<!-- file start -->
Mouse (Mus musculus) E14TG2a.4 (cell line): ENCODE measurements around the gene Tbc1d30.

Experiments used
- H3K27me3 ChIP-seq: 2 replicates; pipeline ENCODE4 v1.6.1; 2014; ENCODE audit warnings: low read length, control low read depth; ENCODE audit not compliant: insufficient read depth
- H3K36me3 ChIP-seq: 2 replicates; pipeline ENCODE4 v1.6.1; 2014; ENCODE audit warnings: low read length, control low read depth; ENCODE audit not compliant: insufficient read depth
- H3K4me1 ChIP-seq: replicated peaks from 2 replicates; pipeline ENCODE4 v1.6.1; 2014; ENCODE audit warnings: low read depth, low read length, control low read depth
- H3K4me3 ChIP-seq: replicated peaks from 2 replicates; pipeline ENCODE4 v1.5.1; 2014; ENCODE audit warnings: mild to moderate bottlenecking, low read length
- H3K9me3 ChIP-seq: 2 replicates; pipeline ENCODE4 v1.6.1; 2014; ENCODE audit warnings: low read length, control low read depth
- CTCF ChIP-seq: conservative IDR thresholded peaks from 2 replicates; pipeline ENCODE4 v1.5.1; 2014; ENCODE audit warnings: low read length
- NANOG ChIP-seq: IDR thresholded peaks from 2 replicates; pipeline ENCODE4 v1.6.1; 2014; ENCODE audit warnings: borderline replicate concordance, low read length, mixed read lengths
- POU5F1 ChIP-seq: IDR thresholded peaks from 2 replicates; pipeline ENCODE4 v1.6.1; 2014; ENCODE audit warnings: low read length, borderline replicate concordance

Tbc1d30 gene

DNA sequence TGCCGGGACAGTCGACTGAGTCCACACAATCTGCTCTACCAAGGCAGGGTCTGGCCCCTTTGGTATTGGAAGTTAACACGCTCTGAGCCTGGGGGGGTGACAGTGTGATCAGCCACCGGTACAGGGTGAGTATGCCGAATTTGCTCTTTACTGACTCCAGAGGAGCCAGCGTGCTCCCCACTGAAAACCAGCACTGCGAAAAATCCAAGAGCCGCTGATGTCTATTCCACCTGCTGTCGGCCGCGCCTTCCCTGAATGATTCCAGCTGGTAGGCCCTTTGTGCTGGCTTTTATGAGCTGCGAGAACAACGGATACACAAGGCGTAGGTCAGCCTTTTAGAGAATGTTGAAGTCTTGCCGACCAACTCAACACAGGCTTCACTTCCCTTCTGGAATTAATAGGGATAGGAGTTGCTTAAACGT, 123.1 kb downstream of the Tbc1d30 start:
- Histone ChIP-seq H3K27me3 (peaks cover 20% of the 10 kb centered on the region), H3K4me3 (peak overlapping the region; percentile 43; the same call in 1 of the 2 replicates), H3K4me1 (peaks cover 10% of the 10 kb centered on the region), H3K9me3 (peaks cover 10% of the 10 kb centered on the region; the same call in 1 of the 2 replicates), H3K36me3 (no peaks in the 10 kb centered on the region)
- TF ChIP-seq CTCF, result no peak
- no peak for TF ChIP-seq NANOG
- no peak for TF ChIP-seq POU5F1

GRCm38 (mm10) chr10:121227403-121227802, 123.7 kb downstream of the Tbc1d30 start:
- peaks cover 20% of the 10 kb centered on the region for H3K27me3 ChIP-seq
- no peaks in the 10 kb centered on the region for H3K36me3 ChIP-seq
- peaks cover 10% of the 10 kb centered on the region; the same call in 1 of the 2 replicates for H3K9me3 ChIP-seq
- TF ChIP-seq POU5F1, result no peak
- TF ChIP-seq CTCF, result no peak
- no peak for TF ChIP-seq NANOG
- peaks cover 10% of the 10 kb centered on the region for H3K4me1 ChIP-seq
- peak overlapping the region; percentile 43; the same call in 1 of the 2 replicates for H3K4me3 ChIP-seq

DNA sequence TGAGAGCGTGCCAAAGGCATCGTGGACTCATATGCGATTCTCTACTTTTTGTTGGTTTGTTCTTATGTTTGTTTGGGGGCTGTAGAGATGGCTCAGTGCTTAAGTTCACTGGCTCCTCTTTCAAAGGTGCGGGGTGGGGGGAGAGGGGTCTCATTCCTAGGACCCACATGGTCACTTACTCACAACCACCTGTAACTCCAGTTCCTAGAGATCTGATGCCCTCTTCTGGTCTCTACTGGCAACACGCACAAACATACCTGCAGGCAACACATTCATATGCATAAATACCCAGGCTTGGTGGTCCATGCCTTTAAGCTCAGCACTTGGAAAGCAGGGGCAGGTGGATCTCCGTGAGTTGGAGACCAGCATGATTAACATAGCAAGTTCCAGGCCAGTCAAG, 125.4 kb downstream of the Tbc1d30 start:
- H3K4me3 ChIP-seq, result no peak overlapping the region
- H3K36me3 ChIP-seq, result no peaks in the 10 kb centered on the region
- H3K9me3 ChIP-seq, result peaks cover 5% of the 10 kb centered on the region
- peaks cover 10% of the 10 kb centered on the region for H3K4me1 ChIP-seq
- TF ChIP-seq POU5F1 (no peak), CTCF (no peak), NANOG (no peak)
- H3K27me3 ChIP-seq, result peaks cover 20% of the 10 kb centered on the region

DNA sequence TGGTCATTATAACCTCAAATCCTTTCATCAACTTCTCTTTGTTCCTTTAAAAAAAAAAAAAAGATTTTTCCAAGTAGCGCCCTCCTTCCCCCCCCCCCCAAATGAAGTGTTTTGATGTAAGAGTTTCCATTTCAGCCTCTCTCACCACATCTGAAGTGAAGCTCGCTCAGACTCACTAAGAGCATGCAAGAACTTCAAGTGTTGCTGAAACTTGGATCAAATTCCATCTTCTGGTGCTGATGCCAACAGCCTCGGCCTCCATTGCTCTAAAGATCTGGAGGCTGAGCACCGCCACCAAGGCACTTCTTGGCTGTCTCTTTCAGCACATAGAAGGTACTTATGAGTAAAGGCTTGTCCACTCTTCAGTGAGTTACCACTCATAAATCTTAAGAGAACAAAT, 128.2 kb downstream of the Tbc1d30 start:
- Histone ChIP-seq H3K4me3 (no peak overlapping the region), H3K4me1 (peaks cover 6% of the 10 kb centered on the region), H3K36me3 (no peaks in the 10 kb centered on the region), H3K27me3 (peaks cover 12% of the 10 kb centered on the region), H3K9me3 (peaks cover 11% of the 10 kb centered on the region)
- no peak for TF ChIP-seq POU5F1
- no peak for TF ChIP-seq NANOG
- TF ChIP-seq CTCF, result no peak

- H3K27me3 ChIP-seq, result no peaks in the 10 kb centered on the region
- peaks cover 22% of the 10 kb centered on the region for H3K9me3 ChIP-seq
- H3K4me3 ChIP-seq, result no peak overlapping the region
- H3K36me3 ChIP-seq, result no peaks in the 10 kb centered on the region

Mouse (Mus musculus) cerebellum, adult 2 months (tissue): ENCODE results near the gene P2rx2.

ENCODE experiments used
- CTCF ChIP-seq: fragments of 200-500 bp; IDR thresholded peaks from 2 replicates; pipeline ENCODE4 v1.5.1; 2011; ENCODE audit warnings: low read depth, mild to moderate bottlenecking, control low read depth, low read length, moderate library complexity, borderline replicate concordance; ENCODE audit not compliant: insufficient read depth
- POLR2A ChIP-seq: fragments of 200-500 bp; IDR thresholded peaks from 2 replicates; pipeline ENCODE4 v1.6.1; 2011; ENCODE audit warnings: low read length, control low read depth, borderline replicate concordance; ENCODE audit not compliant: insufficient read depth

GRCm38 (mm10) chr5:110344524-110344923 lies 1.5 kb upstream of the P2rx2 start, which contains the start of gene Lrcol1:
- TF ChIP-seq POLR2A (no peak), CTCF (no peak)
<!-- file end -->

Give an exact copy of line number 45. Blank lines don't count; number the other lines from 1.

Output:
- POLR2A ChIP-seq: fragments of 200-500 bp; IDR thresholded peaks from 2 replicates; pipeline ENCODE4 v1.6.1; 2011; ENCODE audit warnings: low read length, control low read depth, borderline replicate concordance; ENCODE audit not compliant: insufficient read depth